The challenge on the introduction was to link food to those very important issues without getting too heavy on it but still bringing out the pleasure related to food. The pandemic brought to the fore that food is connected to all of our economic issues in very deep ways. But at the same time, very intimate. This is what we tried to achieve, especially in the introduction... We wanted to bring a social context to all the recipes in the cook book.

Your book has a number of dessert recipes; don’t you think eating sweets in India is a luxury?

To be honest, in India, people eat too much sweets. We have a diabetes problem in our country. Every household in India that you visit the first thing they will offer you is a hot cup of tea with lots of sugar. Sugar is actually one of the things that a lot of people without money add to their dishes to bring about some excitement to their diet. That is the main problem in India because sugar is too much the go to for excitement. It’s like in the US, where poor people drink tons of Coke which is just a sugar vehicle.

Tomato prices are really going up, can you please suggest one dish without tomatoes?

Tomatoes are overused in Indian food. We have so many alternative souring agents like tamarind is wonderful. In the south the same potato dishes are made with tamarind. There are many dishes where tomatoes are not needed, but we overuse them. It is time we investigate all the traditional souring ingredients of India like kokum, tamarind, green mango aamchur (dried mango), aanardana (pomegranate seeds), and yogurt. I think not using tomatoes in dishes is an opportunity to recreate the dishes in a more creative way.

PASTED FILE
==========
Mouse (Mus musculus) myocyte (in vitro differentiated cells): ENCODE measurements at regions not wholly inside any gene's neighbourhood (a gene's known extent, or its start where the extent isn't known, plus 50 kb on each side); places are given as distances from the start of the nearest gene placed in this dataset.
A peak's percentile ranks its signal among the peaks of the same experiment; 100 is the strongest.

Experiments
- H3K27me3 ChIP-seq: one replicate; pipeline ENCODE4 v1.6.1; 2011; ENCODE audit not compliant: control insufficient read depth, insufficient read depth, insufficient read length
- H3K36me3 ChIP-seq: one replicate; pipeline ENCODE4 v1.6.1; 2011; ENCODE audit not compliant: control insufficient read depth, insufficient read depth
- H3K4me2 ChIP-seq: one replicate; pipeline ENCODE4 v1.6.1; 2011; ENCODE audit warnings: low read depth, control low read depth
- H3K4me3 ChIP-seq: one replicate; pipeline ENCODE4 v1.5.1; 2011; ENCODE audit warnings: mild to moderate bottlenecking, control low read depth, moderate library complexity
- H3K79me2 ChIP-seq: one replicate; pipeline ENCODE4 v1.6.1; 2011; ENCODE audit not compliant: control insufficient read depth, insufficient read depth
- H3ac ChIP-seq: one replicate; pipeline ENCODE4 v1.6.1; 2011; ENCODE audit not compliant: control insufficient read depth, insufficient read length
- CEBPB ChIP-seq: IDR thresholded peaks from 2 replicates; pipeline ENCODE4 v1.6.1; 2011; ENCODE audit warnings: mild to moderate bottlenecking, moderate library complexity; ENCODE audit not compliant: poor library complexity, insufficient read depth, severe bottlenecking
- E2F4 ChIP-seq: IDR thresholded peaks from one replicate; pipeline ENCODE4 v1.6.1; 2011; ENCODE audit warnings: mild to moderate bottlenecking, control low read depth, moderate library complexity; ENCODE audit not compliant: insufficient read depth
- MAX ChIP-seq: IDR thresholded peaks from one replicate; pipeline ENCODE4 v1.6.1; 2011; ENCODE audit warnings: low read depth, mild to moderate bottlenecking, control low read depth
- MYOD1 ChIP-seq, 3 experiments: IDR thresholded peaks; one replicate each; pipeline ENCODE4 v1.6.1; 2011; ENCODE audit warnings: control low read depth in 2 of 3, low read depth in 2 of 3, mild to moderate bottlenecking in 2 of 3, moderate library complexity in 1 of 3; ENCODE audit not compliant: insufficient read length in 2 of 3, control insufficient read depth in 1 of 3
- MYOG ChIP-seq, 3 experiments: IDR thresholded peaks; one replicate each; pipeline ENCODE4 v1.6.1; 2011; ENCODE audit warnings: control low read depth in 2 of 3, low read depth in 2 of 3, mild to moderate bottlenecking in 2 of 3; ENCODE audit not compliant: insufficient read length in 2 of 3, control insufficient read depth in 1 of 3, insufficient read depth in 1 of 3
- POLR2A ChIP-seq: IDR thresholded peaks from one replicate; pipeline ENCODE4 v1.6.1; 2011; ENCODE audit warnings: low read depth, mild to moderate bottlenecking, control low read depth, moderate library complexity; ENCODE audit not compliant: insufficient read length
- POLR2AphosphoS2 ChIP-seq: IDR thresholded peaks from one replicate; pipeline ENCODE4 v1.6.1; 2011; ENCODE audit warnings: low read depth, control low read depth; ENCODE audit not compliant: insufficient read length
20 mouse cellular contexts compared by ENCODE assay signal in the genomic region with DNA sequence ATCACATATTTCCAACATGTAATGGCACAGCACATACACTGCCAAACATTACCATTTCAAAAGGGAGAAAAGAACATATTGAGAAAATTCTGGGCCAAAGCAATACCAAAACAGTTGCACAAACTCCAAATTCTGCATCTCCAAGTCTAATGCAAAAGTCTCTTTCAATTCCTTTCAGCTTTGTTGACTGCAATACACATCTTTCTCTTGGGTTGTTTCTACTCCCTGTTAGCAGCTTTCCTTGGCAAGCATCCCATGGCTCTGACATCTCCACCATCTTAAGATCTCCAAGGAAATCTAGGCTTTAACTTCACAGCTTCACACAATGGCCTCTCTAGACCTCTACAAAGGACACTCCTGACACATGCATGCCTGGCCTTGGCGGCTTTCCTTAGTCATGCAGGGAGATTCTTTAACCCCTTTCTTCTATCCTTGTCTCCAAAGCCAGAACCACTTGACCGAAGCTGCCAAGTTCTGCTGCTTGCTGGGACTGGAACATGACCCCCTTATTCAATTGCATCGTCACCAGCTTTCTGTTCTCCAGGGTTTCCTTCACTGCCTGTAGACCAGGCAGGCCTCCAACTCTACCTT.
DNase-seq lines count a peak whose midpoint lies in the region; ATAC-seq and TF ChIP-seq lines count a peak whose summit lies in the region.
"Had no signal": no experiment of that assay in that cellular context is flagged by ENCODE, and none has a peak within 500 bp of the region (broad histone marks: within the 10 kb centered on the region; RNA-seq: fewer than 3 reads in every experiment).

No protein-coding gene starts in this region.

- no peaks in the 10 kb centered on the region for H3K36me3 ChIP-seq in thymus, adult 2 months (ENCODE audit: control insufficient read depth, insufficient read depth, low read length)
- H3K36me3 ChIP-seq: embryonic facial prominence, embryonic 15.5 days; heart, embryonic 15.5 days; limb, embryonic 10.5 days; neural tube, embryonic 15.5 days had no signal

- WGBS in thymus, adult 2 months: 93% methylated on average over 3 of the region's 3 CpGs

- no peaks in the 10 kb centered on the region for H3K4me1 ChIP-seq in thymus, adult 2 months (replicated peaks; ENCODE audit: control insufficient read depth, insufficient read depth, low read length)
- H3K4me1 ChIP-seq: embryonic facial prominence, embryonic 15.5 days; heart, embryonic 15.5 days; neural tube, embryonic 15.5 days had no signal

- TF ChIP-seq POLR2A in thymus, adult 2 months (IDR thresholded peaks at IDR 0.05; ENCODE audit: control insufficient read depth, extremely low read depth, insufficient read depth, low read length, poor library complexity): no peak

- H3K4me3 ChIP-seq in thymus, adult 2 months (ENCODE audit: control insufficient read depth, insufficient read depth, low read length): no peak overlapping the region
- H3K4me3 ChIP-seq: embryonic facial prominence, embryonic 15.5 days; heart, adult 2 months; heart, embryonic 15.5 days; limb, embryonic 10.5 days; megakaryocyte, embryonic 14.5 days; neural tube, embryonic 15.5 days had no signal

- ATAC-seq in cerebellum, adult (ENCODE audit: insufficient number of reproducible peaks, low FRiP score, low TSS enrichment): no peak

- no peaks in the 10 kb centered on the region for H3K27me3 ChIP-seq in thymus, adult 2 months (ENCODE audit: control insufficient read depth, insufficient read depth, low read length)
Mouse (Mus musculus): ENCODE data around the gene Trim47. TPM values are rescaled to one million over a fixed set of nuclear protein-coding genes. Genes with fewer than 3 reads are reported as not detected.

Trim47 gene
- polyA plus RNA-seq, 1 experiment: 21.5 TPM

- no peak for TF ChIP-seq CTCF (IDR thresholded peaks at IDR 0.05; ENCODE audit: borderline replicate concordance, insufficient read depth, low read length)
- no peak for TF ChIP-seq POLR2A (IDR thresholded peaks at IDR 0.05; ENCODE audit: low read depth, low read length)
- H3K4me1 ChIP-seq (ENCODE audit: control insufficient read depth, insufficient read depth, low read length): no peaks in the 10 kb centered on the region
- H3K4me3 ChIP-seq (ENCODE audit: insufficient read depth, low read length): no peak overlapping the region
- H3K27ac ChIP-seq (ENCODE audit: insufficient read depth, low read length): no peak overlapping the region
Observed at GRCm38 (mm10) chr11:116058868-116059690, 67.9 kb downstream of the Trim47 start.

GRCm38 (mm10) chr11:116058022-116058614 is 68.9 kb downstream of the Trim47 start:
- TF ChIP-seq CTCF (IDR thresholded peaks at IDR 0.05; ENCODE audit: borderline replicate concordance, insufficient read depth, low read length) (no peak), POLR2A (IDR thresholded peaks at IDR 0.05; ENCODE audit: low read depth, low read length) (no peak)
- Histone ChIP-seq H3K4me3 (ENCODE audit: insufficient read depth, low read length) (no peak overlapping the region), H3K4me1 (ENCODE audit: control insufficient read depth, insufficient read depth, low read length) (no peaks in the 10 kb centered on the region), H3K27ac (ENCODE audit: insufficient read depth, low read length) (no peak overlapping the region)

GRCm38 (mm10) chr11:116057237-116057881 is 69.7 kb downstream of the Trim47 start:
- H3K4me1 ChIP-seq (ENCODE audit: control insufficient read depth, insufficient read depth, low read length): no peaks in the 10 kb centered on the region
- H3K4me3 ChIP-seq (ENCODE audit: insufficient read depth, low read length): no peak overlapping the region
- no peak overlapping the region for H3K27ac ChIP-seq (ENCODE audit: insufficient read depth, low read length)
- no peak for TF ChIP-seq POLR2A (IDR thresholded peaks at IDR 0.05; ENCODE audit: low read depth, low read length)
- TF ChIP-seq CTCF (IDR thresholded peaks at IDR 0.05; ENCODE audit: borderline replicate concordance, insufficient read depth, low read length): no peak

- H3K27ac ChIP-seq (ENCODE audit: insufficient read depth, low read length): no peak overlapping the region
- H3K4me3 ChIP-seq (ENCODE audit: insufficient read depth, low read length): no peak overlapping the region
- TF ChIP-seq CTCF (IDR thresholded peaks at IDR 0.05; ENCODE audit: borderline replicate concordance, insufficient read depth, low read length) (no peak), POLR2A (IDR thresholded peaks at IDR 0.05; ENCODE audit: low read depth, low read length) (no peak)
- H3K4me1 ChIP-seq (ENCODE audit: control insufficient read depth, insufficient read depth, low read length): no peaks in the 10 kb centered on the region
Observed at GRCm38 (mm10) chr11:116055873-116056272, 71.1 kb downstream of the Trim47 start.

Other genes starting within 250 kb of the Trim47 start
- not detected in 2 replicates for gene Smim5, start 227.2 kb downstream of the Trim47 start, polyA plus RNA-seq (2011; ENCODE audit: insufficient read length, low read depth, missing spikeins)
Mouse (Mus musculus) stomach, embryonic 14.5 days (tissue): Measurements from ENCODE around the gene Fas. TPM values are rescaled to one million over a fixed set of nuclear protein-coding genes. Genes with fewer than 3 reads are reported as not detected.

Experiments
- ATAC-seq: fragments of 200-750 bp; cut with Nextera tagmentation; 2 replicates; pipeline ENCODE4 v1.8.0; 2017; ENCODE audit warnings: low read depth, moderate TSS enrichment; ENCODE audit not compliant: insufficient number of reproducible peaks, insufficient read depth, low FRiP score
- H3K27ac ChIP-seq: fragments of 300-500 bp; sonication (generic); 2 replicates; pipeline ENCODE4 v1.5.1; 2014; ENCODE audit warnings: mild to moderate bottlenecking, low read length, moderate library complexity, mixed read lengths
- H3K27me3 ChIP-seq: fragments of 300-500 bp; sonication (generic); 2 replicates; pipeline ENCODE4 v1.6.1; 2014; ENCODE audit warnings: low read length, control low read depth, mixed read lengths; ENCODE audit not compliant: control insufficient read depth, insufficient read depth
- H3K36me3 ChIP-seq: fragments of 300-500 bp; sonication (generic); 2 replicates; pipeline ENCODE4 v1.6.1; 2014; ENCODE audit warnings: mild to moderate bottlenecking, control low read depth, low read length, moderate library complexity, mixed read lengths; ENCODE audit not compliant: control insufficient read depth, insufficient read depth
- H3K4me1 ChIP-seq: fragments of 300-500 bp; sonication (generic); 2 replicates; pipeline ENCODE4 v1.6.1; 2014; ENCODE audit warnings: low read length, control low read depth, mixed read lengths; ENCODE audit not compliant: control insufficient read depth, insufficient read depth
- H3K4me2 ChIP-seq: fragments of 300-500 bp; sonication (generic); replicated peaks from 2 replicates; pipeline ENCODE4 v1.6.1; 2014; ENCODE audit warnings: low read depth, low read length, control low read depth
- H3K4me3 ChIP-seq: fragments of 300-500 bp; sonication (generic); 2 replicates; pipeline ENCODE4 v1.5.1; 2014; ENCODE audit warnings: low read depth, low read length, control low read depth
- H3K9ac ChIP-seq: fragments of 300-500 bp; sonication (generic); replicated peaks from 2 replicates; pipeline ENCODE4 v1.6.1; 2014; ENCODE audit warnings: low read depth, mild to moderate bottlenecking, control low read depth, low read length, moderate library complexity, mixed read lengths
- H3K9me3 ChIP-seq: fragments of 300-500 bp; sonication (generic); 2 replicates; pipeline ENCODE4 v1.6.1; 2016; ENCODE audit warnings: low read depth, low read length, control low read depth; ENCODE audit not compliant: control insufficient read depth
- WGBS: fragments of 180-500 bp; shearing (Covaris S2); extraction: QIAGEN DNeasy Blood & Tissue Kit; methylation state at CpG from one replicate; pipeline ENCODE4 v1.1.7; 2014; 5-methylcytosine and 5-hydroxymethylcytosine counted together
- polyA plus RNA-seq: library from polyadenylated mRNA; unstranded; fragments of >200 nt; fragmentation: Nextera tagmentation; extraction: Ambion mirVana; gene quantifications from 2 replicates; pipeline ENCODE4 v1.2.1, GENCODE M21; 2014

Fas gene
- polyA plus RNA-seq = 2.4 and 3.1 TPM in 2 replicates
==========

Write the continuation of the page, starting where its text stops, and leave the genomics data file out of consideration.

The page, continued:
Is there an inherent dichotomy in cooking as a hobby and being a social scientist?

No. Everyone has a place for pleasure. What the pandemic did was to find everyone's comfort space. At one time in the US, you couldn't buy flours because everyone was baking. Everyone found their inner cook during the pandemic because they needed some domain for creativity. Cooking is one of the most accessible domains of creativity. Most people have a very limited domain of creativity... It’s not a matter of how much you spend. It's more about expressing yourself within constraints.

How is food related to social structures?

In India, when I was growing up, men only cooked meat. Everything else was a woman's domain. And that was entirely within the middle class. We had a professional cook at our home and he was a man. If you were poor, you cooked for a living. But if you were a middle-class male, it was completely beneath your dignity to cook. And it's still true. In the US, if it's about grilling or barbeque, only then you would have men doing those. But making a basic salad is still a woman's job.

What’s cooking for dinner?

Today we have leftovers from thanksgiving because thanksgiving is a pig out.